Much of Indo-Pak Diplomacy is Cultural Diplomacy: Saran

Saran emphasised, cultural diplomacy still plays second or even third fiddle to traditional diplomacy.

Published: 18th April 2016 11:27 PM  |   Last Updated: 18th April 2016 11:27 PM   |  A+A-

By PTI

NEW DELHI: Much of diplomacy happening between India and Pakistan is "cultural diplomacy", former foreign secretary Shyam Saran today said and credited Bollywood as one of the binding factors in forging people-to- people ties between the two countries.

"Much of diplomacy happening between the two countries is cultural diplomacy. I mean look at Bollywood, it has fans on both sides, and people want to consume it. It is a common bonding factor," he said in response to a question on use of soft diplomacy in Indo-Pak relations.

"If a Bollywood film is not allowed to be shown there (Pakistan) then there are other sorts of problems that country possibly faces, so our film remains a factor that bonds," he said.

Saran said this during the interaction session with the audience after delivering the Eighth Pupul Jayakar Memorial Lecture here on 'Cultural Diplomacy: Leveraging India's Soft Power' organised by INTACH on the occasion of the World Heritage Day.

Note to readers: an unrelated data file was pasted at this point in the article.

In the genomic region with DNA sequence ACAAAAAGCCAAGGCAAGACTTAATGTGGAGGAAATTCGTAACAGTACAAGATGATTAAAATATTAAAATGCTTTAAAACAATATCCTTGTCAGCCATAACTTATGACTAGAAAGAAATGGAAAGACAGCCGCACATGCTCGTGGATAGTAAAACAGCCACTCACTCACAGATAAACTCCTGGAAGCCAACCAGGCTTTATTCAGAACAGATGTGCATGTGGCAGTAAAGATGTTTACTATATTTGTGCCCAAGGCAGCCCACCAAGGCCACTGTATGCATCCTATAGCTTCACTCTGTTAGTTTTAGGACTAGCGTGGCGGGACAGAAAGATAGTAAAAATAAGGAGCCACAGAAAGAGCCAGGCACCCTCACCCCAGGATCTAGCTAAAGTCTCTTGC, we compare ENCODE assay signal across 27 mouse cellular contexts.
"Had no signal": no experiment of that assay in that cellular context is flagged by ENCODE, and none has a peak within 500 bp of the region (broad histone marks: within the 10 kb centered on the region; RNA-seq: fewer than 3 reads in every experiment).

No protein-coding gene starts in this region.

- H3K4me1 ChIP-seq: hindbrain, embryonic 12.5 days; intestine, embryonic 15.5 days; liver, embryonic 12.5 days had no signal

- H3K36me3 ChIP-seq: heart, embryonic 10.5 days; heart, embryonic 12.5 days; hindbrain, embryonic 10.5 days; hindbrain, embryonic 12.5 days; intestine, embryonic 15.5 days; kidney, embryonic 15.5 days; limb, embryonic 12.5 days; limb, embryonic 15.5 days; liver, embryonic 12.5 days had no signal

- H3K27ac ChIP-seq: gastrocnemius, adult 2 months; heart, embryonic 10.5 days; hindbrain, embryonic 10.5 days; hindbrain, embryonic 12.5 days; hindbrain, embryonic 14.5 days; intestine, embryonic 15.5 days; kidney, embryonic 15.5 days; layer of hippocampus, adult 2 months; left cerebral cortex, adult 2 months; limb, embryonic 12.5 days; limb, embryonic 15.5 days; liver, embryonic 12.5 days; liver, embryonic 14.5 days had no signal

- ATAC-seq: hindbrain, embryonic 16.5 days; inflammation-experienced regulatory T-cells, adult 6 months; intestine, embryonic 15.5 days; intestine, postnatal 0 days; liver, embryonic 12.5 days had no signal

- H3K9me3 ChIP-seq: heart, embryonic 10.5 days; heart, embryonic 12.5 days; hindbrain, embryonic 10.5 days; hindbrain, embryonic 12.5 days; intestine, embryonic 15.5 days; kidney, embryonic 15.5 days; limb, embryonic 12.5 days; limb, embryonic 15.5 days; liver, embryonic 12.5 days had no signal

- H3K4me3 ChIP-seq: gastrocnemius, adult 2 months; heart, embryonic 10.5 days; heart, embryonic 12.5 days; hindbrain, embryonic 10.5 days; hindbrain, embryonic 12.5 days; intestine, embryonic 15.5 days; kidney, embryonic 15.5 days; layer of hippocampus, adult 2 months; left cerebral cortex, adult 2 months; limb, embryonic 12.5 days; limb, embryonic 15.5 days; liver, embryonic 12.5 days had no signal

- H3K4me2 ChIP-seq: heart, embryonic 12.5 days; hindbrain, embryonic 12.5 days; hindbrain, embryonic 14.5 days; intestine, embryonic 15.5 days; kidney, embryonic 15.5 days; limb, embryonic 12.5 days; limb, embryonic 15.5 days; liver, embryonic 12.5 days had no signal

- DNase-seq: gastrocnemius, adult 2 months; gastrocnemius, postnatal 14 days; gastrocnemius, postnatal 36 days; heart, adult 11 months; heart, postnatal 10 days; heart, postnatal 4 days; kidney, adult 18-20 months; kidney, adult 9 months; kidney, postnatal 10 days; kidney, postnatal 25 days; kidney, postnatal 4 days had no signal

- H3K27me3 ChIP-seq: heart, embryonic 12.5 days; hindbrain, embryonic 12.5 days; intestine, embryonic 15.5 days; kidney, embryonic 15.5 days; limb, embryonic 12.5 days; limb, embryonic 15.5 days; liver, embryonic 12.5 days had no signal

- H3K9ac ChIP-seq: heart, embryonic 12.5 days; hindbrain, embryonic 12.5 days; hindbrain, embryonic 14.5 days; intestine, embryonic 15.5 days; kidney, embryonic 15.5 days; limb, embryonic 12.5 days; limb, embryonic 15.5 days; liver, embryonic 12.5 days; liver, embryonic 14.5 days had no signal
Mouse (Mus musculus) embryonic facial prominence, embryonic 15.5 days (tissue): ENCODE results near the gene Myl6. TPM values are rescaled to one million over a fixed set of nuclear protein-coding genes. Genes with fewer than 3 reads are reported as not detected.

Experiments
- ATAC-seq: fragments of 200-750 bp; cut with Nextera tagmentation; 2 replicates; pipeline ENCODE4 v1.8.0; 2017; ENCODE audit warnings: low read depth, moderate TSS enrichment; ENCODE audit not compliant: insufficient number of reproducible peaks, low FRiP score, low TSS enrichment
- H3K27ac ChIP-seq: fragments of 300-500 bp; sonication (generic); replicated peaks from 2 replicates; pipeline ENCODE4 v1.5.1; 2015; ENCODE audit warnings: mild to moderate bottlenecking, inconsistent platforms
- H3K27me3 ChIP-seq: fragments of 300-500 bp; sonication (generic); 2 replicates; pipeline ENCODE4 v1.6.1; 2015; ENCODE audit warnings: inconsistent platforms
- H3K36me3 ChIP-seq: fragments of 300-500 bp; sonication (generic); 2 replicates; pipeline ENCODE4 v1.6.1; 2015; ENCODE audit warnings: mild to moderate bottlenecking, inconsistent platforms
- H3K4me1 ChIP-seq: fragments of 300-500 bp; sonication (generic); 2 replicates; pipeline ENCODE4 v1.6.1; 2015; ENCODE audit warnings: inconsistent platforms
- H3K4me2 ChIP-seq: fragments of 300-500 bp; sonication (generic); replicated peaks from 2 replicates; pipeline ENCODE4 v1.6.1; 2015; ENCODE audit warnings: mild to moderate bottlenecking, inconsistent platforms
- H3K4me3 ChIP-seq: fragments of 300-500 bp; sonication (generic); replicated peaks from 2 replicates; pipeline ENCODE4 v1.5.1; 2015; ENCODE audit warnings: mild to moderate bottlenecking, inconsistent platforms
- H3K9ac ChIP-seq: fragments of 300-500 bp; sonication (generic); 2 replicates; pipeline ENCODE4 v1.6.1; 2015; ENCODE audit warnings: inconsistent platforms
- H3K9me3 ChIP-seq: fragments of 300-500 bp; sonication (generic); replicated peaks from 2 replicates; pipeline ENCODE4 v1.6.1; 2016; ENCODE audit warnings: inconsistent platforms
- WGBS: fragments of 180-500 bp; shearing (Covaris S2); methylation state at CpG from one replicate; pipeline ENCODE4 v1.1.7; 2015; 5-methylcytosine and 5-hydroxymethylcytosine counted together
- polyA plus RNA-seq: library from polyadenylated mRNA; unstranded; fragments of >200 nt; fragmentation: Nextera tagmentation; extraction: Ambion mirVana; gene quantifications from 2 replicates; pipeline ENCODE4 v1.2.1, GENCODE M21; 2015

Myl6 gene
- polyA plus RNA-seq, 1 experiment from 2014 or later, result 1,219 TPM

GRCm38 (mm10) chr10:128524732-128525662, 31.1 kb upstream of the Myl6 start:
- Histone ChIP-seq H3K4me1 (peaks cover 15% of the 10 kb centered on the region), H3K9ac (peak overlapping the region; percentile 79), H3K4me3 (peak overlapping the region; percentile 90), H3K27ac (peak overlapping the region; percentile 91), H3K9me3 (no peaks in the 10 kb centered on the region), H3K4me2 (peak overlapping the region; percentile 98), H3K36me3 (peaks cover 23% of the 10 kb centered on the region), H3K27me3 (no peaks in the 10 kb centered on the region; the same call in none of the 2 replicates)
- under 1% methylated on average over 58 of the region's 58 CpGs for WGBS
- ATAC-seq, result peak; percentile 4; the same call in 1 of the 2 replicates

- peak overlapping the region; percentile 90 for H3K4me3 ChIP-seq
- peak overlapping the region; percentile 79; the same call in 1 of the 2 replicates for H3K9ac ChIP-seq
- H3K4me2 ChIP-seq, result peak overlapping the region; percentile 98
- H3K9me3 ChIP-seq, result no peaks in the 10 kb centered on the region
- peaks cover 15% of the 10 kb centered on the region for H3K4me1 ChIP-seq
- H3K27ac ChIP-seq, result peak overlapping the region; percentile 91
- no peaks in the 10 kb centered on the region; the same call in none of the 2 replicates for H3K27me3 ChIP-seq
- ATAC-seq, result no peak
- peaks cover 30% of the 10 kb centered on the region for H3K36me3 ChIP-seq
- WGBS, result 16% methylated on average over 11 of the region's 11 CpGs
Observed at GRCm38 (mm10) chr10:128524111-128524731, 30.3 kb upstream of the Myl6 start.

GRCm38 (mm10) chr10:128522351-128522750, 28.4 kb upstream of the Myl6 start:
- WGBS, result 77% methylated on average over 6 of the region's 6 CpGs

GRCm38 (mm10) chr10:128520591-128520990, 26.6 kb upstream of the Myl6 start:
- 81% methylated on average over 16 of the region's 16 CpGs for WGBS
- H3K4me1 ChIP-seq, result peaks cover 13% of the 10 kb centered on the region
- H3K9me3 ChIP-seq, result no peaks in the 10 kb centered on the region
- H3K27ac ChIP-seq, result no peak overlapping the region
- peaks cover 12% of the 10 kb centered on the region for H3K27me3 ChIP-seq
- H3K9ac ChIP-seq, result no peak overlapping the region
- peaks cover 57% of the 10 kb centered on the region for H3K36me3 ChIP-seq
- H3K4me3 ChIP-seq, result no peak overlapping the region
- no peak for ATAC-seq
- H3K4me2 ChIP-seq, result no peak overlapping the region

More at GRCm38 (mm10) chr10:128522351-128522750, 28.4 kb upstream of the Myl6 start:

During his address, the former Ambassador of Nepal emphasised that cultural diplomacy still "plays second or even third fiddle" to traditional diplomacy.

"Cultural diplomacy has a much deeper significance than is captured in the associated semantics. We may not always be aware of this but culture provides the operating context for politics," he said.

He spoke of "cultural literacy" and "cultural empathy" as indispensable factors in acquiring a capacity to interpret actions by other states and navigate the inherent diversity that characterises inter-state relations.

He cited examples of events like festivals of India in Japan and Indonesia that he said, "brought out the power of cultural diplomacy" in building bridges across diverse cultures.

The former diplomat also cautioned about "hubris" that many may suffer about Indian culture's influence on other cultures, especially its neighbouring countries.

"Countries like Cambodia and other south-east Asian neighbours where Indian influences can be seen in their culture, but it doesn't mean we (Indians) should feel superior about it. They have been influenced by our culture, but they have added their unique local layers and colours to it, and we need to be humble about our cultural parentage," he said.

He emphasised that cultural diplomacy is all about "sharing and not showing".

"One has to have empathy and humility and respect for other cultures, which in turn helps understand our own culture better," he said.

On a question on Hindutva nationalism affecting diplomacy, he said, "I don't consider that monochromatic idea as culture.

India's greatest strength is its diversity and its plurality and we have been accommodative of other cultures for ages. It is this quality that also attracts outsiders to India."

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